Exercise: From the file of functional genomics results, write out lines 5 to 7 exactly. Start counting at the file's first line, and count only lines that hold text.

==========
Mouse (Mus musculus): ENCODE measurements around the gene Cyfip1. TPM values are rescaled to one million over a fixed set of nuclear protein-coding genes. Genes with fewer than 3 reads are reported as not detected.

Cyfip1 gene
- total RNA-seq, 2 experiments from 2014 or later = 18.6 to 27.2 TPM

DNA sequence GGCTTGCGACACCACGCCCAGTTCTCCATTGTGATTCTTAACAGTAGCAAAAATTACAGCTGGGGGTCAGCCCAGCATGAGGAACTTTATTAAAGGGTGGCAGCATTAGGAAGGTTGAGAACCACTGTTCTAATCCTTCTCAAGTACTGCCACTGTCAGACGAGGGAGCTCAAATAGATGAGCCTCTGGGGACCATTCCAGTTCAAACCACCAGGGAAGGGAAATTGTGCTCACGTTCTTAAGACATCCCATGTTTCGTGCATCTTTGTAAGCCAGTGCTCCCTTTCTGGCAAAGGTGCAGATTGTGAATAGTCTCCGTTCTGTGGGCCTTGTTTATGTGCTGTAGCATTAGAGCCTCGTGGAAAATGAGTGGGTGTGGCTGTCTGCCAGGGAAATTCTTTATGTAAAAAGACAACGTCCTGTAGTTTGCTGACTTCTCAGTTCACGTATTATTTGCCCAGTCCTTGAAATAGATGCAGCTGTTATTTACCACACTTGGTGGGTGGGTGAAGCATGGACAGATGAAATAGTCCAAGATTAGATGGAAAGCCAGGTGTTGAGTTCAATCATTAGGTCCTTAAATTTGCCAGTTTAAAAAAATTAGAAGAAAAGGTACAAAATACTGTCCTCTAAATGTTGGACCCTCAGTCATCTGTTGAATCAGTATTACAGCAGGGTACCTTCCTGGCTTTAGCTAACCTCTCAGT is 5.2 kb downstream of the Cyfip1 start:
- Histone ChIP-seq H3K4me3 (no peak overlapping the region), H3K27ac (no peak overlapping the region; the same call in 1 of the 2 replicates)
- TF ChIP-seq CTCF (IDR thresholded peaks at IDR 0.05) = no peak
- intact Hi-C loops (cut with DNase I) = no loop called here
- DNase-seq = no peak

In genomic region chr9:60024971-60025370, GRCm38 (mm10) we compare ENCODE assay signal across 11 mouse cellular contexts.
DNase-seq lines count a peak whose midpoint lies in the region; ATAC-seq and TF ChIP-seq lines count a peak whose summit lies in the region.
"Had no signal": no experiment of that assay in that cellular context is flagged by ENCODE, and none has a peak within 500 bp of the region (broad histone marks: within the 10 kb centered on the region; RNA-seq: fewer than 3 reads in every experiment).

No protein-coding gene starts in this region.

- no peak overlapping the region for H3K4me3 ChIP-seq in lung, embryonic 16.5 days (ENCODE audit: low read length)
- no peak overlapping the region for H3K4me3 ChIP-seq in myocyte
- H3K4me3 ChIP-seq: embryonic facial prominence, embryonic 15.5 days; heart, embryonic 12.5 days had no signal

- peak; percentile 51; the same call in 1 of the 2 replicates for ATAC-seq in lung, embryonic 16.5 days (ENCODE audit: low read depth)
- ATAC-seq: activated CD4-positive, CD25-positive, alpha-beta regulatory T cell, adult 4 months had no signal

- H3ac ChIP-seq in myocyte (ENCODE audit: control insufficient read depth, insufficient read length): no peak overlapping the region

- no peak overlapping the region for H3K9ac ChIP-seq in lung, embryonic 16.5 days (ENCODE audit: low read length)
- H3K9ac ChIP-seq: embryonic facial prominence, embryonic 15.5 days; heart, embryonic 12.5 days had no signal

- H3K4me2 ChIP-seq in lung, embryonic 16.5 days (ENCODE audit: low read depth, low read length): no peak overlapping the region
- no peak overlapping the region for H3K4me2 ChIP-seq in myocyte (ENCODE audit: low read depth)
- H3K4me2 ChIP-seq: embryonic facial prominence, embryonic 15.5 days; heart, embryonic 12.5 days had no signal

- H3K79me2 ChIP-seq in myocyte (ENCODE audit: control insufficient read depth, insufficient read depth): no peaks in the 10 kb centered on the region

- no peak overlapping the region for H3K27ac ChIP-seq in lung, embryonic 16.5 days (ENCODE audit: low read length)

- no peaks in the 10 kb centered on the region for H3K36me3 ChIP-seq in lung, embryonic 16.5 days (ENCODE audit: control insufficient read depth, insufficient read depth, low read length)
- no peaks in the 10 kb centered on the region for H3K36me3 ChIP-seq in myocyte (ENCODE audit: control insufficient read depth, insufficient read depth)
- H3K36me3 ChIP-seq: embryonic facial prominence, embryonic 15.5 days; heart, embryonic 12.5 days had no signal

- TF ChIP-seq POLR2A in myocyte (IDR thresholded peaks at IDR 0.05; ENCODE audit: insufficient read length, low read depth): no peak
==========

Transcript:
- Histone ChIP-seq H3K4me3 (no peak overlapping the region), H3K27ac (no peak overlapping the region; the same call in 1 of the 2 replicates)
- TF ChIP-seq CTCF (IDR thresholded peaks at IDR 0.05) = no peak
- intact Hi-C loops (cut with DNase I) = no loop called here